Anchors Up: How Cities and Anchor Institutions Can Work Together For a Brighter Future
Neil Kleiman, Deputy Executive Director for Policy, Research, and Evaluation
September 28, 2015
For a ship, the anchor’s role is to stop it from moving. Unlike its nautical namesake, anchor institutions, be it a university or a medical center, have the ability to move cities forward and reshape their hometowns for the better.
In our recently released report, Striking a (Local) Grand Bargain, the National Resource Network, NYU Wagner, and the Urban Institute illustrate that while cities can benefit from relationships with local anchors – colleges, universities, and hospitals – the full potential of these partnerships has not been realized because of mistrust, half-starts and half-realized results.
But cities and anchor institutions need each other in order to thrive. Our study found that:
Increasingly, anchor institutions are driving economic progress;
Partnership efforts are growing in number;
Small and struggling cities often have the most to gain; and
Leaders must speak the same language.
Each finding represents the hard work and core lessons from those on the ground across the country. Every day mayors, university presidents, and hospital CEOs are navigating issues big and small – sometimes together, other times in their own institutional silos. Working together makes sense for the short-term success of these institutions and the long-term prosperity of their cities.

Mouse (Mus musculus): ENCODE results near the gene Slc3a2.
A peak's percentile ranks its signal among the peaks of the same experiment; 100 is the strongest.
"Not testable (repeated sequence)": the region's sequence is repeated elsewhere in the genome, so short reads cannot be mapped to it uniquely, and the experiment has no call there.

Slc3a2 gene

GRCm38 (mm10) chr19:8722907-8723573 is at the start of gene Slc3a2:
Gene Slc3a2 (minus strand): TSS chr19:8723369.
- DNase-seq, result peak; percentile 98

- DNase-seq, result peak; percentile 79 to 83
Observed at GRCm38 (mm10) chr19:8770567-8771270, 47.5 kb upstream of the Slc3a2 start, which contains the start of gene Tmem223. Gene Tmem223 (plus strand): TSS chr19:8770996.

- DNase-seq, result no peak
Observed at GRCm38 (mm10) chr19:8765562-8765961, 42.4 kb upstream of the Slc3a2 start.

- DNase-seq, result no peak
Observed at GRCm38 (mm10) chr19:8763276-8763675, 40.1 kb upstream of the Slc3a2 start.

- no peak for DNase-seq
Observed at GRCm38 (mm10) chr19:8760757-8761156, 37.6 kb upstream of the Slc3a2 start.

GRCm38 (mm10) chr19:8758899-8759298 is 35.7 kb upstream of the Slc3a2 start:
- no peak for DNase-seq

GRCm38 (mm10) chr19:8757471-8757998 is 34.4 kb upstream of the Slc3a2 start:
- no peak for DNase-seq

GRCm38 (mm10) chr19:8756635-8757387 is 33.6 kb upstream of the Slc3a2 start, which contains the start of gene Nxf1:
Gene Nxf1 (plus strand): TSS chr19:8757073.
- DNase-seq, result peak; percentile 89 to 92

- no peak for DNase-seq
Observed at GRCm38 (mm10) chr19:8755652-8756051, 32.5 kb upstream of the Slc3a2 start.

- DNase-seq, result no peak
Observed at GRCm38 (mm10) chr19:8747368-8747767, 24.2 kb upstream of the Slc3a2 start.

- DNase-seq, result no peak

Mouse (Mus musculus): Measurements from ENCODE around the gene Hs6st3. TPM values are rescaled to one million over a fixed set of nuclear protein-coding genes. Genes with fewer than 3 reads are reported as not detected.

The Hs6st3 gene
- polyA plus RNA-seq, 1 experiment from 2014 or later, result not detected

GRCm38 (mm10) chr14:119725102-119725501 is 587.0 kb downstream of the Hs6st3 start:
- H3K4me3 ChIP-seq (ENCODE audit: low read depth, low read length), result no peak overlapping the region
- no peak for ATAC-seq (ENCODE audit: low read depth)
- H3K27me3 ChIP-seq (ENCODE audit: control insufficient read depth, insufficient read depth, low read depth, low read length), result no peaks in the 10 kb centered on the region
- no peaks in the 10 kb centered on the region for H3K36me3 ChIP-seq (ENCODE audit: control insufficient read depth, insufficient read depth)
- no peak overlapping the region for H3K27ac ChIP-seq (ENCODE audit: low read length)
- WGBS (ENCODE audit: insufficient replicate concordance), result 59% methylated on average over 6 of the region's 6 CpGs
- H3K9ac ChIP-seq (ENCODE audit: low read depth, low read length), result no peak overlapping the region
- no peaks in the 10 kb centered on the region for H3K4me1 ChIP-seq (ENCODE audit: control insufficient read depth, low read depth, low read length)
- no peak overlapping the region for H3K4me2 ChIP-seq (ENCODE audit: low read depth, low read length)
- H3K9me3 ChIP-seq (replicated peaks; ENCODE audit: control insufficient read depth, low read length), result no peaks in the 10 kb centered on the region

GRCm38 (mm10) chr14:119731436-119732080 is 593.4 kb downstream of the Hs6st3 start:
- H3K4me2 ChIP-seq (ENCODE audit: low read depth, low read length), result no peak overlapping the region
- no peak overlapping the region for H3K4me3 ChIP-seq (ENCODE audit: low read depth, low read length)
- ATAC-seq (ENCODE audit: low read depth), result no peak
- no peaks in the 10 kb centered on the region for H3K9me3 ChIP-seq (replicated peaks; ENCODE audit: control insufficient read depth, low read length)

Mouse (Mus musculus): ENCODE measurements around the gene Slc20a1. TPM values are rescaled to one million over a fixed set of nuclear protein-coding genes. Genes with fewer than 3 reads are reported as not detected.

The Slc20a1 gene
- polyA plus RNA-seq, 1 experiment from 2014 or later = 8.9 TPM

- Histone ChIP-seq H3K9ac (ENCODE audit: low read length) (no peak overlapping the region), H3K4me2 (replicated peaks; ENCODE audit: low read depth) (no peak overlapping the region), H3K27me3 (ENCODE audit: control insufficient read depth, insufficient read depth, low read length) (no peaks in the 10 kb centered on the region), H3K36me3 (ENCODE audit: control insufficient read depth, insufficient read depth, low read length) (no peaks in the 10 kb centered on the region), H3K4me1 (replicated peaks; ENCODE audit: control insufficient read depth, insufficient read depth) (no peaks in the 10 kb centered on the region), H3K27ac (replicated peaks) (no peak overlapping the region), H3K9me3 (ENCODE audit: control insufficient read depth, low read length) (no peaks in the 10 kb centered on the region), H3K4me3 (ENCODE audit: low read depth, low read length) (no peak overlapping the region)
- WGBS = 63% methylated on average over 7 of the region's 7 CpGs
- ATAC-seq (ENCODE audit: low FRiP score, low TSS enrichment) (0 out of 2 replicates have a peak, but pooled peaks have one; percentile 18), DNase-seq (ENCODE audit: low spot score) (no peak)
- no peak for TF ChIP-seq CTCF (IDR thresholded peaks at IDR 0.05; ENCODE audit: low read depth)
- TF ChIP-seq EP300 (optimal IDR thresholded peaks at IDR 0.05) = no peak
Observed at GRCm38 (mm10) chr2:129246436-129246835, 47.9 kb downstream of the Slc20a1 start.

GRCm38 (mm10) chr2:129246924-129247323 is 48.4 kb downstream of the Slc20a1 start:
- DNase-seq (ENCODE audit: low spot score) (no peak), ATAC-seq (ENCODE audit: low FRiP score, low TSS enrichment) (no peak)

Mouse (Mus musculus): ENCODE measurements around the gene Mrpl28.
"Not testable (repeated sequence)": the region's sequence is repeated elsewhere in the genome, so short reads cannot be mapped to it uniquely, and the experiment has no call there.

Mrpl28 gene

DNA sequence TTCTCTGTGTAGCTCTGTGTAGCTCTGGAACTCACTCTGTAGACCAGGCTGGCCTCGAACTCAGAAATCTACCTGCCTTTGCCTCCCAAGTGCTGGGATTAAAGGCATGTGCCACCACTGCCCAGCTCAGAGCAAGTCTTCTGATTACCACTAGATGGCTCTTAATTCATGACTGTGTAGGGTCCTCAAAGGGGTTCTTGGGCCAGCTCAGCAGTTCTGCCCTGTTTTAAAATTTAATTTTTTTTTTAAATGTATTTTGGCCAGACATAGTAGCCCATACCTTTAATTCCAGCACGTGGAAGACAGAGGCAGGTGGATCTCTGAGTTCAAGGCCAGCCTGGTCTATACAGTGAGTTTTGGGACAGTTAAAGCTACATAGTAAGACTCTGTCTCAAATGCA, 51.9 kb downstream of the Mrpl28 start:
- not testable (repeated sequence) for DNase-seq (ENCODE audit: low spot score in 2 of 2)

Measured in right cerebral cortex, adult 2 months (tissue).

We assessed twelve cities. Of those, anchor institutions were among the top three – if not the top – employer in eleven. It is more than the job numbers that represent reason for hope for stronger city -anchor institution relations. Eleven of the cities assessed said their relationships had improved over the last decade, with three noting great improvements.
Even smaller market cities like Wilkes-Barre, PA; Waco, TX; and Kansas City, KS; are demonstrating the value of anchor institutions. In fact, the economic impacts in these cities have been felt most immediately as acute economic distress was a prime impetus for closer collaboration.
Even if the pieces are there – a city government interested in building for the future and anchor institutions looking at the community as a whole – leadership that is willing to speak the same language and find a way to collaborate is key. On day one, Wilkes-Barre’s mayor met with the two colleges located in his city, for example. That initial gesture helped lay the groundwork for the ongoing transformation of Wilkes-Barre’s downtown, which has been powered by the relationships between the City and those schools. Of course leadership is just one piece of an effective anchor strategy and our report outlines an array of other steps and approaches that can be employed to advance local efforts.
From the days when being located near a navigable body of water was key to a city’s success, to the era of strong corporate ties to urban centers, to cities today that now look to strong anchor institutions with an eye toward the future, what it takes to be a successful city has shifted as the world around us has changed. A new approach, a new grand bargain with anchor institutions based on shared interests is the path forward for American cities in the 21st century.
Read Richard Florida's take on our report and this important topic here.